Remember the remarkable Steve Jobs Apple turnaround? His first act to save Apple was to cut their number of products to one and just concentrate on making a superb colourful new iMac. BIG cuts to pour into one great product, not for profit.

So perhaps mass networking is the ugly solution that no one wants to broach. Yes, there’s voice tracking across stations, and sort of networking here and there. I’m talking about blatant super-stations with short shows so the talent can shine, well paid amazing talent (pick 10 jocks from 400-500 of the best out there), with all the bells and whistles and huge backup staff that money can buy, running on stations coast to coast under one brand name. Basically – Capital FM or Heart FM from London.


They have fully local morning shows, some live drives, and that’s it. The rest is all live from London. And they are remarkable sounding stations.

Clearly that can be emulated and tweaked for local stuff anywhere. Technology can play pretty much anything, anytime, anywhere with the correct software. Each local station is sold nationally from a rep house and locally from their own city’s sales staff. You know, just like any TV station in North America now.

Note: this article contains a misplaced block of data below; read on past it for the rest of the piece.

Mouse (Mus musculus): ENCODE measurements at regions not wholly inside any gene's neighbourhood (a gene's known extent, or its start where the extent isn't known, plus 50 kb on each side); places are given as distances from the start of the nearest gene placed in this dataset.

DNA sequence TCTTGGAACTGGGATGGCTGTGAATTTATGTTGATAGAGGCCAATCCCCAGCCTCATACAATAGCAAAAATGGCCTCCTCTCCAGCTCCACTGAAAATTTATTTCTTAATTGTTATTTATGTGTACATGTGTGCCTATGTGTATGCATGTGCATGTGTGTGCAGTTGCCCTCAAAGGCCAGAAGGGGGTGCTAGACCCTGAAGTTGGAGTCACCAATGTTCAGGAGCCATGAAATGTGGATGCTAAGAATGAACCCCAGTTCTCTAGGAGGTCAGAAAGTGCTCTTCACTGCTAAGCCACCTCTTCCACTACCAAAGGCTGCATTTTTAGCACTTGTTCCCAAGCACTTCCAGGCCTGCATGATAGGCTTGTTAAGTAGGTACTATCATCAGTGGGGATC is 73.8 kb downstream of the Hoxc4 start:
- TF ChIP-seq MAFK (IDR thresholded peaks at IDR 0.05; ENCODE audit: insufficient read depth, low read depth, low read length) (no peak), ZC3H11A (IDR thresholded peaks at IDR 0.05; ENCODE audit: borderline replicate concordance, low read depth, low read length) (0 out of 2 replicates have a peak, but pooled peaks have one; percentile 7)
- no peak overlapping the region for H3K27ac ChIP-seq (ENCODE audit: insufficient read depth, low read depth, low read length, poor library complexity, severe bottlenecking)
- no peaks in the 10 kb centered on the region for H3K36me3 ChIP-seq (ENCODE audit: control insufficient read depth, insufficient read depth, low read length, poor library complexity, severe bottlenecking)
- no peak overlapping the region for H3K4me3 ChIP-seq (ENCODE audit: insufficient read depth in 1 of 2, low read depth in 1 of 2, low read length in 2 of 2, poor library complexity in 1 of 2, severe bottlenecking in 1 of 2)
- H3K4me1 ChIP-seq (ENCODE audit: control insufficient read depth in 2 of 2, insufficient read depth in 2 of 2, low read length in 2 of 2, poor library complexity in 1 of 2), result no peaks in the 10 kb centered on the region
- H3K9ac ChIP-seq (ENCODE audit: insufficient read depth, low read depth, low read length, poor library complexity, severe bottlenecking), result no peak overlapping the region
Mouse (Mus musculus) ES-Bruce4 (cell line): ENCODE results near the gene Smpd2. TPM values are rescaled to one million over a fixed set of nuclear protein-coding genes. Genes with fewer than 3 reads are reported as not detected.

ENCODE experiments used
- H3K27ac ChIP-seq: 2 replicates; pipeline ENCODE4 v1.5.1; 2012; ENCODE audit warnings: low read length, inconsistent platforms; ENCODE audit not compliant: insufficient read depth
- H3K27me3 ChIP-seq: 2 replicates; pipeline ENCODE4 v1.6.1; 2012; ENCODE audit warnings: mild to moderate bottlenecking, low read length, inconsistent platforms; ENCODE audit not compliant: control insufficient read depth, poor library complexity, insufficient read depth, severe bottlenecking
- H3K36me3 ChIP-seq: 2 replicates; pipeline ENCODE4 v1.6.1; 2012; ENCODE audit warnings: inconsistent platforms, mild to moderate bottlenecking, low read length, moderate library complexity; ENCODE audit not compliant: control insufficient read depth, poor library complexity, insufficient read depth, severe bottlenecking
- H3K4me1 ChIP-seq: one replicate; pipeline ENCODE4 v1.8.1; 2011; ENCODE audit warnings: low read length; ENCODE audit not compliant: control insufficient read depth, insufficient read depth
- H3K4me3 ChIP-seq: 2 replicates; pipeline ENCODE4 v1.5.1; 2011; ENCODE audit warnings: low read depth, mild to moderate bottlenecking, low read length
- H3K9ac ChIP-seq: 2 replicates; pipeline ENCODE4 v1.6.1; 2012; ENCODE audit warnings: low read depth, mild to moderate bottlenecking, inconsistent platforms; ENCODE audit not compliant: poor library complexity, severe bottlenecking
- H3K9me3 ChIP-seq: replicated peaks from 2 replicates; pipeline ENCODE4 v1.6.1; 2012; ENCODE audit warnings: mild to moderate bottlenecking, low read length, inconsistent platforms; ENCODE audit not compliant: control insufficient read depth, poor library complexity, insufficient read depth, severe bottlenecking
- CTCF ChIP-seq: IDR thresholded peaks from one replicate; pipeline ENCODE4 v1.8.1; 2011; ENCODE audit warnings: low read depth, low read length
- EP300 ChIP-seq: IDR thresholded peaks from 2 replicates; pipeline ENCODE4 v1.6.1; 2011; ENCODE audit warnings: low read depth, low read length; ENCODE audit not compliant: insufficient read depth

Who knows, maybe it’s time for owners to divvy up the country by format so everyone survives nicely. Superstations in many different formats, all across the country. That would mean doing deals and working together. Different. But then that’s what some now giant internet companies did to grow from their infancy -- Do seemingly impossible deals with competitors.


But there’s no live and local!!

Well, let’s look at that. Time, local weather, local news, local traffic, winter school closing: all on your phone, iPad, computer or these speakers instantly. No waiting for the radio station format to come around and do it. Instant. You can argue pretty quickly that a station (TV or Radio) is now mostly obsolete for these services. Ok, let’s be kind. How about redundant.

Also, most radio stations have killed the time and news after mornings already. So, what’s left that’s local?  Traffic and commercials. That’s pretty much it really. Most certainly ads won’t disappear so not a lot missing.

Do I need to point out how much VT or lack of what used to be a live jock presence goes on after 9 am in most markets?

I think you’d want some local news presence in each market. Instead of anchors though it might be reporter/writers instead, that feed the ‘major newsroom’ somewhere else. Emergency? A reporter is there. Big emergency, anchors get sent because now you can afford to do that. Umm, just like TV.